The guidance states Procoralan should be taken in combination with standard therapy options or when beta-blockers are contraindicated or not tolerated – after a four week stabilisation period of standard therapy.
Professor Carole Longson, NICE Health Technology Evaluation Centre Director, said the treatment “has been shown to have a beneficial effect in reducing mortality and improving quality of life in people with some types of chronic heart failure.”
Heart failure affects around 900,000 people in the UK. The most common cause of heart failure is coronary artery disease. The aim of treatment is to improve life expectancy and quality of life and to avoid patients being admitted to hospital.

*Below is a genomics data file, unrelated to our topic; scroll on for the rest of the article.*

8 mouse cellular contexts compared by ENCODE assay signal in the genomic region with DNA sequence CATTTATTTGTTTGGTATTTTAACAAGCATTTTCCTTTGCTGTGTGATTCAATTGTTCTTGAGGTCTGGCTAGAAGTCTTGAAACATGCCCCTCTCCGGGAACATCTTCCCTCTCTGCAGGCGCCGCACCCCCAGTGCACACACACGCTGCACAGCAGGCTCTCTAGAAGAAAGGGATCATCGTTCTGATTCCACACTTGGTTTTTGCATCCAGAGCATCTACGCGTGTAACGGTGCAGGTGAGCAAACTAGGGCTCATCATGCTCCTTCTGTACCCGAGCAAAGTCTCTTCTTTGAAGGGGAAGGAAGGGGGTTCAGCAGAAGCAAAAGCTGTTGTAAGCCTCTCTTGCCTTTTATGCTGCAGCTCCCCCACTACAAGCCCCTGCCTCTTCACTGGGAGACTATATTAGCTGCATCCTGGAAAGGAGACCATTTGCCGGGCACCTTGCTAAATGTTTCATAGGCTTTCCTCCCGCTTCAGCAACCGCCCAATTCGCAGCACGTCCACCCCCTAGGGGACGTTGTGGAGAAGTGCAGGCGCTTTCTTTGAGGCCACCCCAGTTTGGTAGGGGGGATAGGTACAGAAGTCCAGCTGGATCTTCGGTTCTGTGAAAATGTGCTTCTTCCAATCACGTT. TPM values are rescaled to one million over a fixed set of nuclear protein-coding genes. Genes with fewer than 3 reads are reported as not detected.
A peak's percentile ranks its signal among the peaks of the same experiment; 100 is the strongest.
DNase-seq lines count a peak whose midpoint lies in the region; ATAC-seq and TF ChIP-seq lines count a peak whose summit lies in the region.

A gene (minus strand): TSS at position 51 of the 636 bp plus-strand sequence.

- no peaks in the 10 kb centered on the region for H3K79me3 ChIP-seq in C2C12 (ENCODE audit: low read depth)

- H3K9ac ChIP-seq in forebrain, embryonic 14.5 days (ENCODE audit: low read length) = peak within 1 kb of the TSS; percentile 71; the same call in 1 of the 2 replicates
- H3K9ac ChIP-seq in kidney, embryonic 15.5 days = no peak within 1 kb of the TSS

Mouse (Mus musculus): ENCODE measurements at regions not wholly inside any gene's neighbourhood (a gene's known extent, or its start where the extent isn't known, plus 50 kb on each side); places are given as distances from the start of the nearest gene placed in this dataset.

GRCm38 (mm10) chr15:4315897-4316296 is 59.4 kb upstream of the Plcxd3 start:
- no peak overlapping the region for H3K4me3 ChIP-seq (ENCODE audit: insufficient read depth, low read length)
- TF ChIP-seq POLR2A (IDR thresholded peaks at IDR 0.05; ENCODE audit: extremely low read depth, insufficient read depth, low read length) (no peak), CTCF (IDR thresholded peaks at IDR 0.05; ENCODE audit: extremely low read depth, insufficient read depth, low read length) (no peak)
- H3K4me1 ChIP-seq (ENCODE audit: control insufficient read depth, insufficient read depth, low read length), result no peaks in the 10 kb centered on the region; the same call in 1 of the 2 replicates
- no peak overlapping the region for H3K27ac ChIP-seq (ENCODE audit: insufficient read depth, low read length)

“The Committee was mindful that there is robust evidence for the effectiveness of ACE inhibitors, beta-blockers and aldosterone antagonists that are used routinely in managing heart failure,” Professor Longson said.
“They concluded, therefore, that ivabradine could be considered a cost-effective use of NHS resources for treating chronic heart failure after optimal treatment with these drugs has been achieved and when patients are still symptomatic after receiving optimised initial therapies, or when beta-blockers are contraindicated or not tolerated by the patients.”
The recommendation means Procoralan can be supplied as an option for patients with systolic dysfunction, who are in sinus rhythm, whose heart rate is 75 beats per minute or more and who have a left ventricular ejection fraction of 35% or less.